NfL a Better Prognostic Marker of Cognitive Decline?

Erik Greb

April 23, 2021

Plasma levels of neurofilament light (NfL) are a better predictor of cognitive decline and changes on neuroimaging in comparison with total tau (T-tau), new research suggests.

In certain contexts, T-tau improves cross-sectional analyses of these outcomes, but adding T-tau measurements to NfL measurements does not improve the predictive power of NfL, results of a longitudinal analysis show.

Jordan Marks

"The major distinction, for cognition at least, was that NfL cross-sectionally was associated with most cognitive outcomes, and longitudinally, higher NfL at baseline was associated with cognitive decline in every domain," study investigator Jordan Marks, an MD/PhD student at the Mayo Clinic, in Rochester, Minnesota, told Medscape Medical News.

The findings were presented at the virtual American Academy of Neurology (AAN) 2021 Annual Meeting.

New Tool for Dementia Diagnosis?

In recent years, researchers have studied NfL and T-tau as potential blood-based biomarkers of neurodegeneration. In cross-sectional and longitudinal studies, NfL and T-tau have been associated with worse cognition and with neuroimaging measures of cortical thickness, cortical atrophy, white-matter hyperintensity, and white-matter integrity. However, no previous research has directly compared the prognostic ability of these two biomarkers.

The study included 995 participants without dementia in the Mayo Clinic Study on Aging. All participants underwent measurement of NfL and T-tau and assessment of cognitive status, as well as neuroimaging.

The investigators measured NfL and T-tau on the Simoa HD-1 platform. They reexamined patients approximately every 15 months. The median follow-up time was 6.2 years.

To examine associations between baseline plasma NfL or T-tau and cognitive or neuroimaging outcomes, the researchers conducted data analyses using linear mixed effects models and adjusted the data for age, sex, and education. They replicated these analyses using data from the Alzheimer's Disease Neuroimaging Initiative (ADNI). For these analyses, they selected 387 participants without dementia who had been followed for a median of 3.0 years.

In all analyses, baseline plasma NfL was more strongly associated with cognitive and neuroimaging outcomes than T-tau.

"Baseline plasma NfL was associated with cognitive decline in all domains measured, while T-tau was not associated with cognitive decline," said Marks.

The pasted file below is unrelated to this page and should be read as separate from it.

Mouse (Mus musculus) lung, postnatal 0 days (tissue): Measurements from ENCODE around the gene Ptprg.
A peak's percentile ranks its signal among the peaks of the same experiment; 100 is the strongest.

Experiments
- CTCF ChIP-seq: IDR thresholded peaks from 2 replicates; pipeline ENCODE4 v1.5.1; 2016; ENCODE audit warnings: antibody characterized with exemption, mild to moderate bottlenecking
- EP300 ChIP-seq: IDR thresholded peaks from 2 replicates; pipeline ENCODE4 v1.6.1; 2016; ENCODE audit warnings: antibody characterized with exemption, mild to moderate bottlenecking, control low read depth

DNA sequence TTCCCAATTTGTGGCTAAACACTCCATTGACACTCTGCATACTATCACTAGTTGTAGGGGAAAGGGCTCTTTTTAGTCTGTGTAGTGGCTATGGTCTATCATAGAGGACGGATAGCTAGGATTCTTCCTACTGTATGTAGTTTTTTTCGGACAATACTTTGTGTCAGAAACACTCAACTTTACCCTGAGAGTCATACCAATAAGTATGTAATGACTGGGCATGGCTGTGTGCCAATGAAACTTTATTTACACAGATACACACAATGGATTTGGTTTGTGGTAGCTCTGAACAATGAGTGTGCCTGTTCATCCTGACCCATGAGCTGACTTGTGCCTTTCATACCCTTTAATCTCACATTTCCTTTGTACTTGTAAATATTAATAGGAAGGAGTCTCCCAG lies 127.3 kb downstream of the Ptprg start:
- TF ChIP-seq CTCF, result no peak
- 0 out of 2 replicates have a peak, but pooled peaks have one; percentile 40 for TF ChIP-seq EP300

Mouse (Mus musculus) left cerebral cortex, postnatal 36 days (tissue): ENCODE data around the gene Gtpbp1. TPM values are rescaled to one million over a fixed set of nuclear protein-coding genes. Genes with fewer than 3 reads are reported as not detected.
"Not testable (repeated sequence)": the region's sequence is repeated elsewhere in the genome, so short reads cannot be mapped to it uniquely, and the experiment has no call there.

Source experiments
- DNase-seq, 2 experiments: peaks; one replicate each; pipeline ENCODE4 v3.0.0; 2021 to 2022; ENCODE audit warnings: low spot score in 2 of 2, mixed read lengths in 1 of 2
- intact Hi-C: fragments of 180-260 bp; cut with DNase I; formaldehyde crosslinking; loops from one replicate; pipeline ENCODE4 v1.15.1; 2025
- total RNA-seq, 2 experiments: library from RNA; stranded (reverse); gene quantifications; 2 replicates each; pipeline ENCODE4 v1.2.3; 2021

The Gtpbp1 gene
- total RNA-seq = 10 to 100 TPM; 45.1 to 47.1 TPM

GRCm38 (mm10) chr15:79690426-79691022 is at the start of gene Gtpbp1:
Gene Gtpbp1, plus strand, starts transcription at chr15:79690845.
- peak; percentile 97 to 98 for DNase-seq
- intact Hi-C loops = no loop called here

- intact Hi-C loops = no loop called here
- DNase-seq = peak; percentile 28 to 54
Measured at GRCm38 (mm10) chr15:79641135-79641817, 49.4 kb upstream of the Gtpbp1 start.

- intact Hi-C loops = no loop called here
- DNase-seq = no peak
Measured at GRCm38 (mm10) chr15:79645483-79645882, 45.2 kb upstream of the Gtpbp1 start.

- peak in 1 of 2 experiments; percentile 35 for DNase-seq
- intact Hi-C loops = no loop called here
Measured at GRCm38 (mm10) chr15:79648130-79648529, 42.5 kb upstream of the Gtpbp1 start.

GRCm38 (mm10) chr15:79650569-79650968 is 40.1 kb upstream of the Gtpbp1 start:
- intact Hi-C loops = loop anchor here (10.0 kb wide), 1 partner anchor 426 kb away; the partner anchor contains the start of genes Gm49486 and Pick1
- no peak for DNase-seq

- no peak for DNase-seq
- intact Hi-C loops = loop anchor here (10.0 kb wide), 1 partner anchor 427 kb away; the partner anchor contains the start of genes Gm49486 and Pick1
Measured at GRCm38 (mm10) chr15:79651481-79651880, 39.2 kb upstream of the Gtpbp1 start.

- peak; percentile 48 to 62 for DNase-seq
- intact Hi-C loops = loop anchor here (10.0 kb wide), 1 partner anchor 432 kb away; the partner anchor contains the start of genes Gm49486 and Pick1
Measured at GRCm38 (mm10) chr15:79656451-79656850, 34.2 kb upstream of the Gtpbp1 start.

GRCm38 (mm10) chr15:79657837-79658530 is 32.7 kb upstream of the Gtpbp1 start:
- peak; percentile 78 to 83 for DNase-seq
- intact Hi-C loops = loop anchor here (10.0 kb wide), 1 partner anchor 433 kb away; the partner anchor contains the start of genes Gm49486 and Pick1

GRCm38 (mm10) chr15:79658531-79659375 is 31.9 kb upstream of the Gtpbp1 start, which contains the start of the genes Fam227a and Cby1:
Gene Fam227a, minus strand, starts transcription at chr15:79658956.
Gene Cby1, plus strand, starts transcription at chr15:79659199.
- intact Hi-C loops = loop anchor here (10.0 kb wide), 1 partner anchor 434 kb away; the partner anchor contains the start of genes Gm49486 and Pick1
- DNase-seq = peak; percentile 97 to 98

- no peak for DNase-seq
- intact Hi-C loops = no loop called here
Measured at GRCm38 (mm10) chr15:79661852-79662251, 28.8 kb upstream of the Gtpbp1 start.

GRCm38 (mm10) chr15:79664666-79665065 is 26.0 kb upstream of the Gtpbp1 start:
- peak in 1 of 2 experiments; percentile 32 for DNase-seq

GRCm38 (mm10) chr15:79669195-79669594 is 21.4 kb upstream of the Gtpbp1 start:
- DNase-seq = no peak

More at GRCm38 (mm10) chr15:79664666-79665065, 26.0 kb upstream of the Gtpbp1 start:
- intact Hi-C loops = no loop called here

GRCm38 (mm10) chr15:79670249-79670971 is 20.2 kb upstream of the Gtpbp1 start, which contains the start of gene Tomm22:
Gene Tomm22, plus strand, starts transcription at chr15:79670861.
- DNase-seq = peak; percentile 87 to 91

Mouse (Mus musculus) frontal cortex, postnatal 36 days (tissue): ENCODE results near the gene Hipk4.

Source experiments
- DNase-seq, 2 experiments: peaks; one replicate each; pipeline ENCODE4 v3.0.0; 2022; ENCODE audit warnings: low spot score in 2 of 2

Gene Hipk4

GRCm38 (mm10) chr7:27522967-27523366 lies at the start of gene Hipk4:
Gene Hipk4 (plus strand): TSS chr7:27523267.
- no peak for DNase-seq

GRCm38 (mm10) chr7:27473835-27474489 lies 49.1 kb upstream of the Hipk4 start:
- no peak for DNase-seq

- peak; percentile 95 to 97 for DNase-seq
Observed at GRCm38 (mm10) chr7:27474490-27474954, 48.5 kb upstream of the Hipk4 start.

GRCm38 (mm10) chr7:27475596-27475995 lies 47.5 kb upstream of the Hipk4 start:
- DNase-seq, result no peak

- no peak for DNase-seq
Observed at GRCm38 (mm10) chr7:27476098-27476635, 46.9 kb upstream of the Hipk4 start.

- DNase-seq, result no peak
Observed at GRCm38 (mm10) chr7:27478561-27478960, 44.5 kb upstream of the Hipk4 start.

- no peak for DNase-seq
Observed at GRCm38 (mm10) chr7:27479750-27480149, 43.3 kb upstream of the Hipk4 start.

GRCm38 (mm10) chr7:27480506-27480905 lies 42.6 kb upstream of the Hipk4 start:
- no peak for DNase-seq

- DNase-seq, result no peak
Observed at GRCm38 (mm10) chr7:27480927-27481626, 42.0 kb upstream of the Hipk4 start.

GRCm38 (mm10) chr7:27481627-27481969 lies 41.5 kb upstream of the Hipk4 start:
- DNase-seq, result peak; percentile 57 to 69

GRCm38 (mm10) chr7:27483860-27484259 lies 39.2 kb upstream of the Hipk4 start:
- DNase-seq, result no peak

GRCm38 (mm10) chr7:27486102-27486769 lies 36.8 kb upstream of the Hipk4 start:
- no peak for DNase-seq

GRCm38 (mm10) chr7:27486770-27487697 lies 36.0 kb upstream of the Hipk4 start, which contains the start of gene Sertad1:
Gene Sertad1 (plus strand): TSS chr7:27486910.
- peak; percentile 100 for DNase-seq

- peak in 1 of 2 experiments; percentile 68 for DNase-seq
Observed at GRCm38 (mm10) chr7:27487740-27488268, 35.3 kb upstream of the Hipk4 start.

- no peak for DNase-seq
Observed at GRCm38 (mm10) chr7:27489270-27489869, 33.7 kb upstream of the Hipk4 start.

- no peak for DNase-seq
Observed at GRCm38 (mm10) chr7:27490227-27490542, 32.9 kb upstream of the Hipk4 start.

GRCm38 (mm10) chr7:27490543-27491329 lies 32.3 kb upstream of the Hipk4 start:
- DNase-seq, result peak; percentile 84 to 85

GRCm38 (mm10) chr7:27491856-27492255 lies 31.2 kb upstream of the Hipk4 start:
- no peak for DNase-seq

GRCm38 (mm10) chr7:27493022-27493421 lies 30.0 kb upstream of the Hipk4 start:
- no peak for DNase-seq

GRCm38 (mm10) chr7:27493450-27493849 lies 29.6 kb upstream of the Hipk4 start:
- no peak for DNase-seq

Plasma NfL was more strongly associated with decreases in cortical thickness over time than T-tau was. NfL was also more strongly associated with declining hippocampal volume and white-matter changes.

However, in cross-sectional analysis, the combination of elevated NfL levels and elevated T-tau levels at baseline was more strongly associated with decreased global cognition and memory, compared with elevated NfL levels alone.

The combination also was more strongly associated with neuroimaging measures, such as temporal cortex thickness and increased number of infarcts. However, in longitudinal analyses, T-tau did not add to the predictive value of NfL.

The analyses using ADNI data yielded similar results. Overall, the results suggest that NfL is a better prognostic marker of neurodegeneration in general, said Marks.

These findings, he said, may have implications for screening and diagnosis.

"I'm definitely hopeful that NfL will be useful in a clinical setting to screen for those at risk of dementia and will be helpful, along with other modalities, like cognitive testing, for dementia diagnosis," said Marks.

Future research should examine how changes in these biomarkers are associated with cognitive and neuroimaging outcomes over time.

"We used plasma levels at one point in time in this study, but we need a better sense of how to interpret, for example, what a rise in plasma NfL over a certain time period means for someone's risk of developing neurodegenerative disease," Marks added.

An "Exciting" Prospect

Commenting on the study for Medscape Medical News, Glen R. Finney, MD, director of the Memory and Cognition Program for Geisinger Health in Wilkes-Barre, Pennsylvania, and fellow of the AAN, said the findings add to neurologists' ability to screen for brain diseases.

"Evidence of neurodegeneration is part of the modern diagnosis of several disorders. While brain imaging can also provide that and may be needed for other reasons, this could provide an easy, potentially inexpensive way to screen for damage to the brain, giving us an added tool," said Finney.

The prospect of using blood plasma markers to explore disease of the brain is exciting, Finney added.

"I would like to see ongoing refinement of this approach and would like to see if there's other markers in blood that could be used to find what specifically may be causing the damage," he said.

The study was funded by the National Institutes of Health, the National Institute on Aging, and the GHR Foundation. Marks and Finney have disclosed no relevant financial relationships.

American Academy of Neurology (AAN) 2021 Annual Meeting: Presented April 18, 2021.

For more Medscape Neurology news, join us on Facebook and Twitter.


Comments on Medscape are moderated and should be professional in tone and on topic. You must declare any conflicts of interest related to your comments and responses. Please see our Commenting Guide for further information. We reserve the right to remove posts at our sole discretion.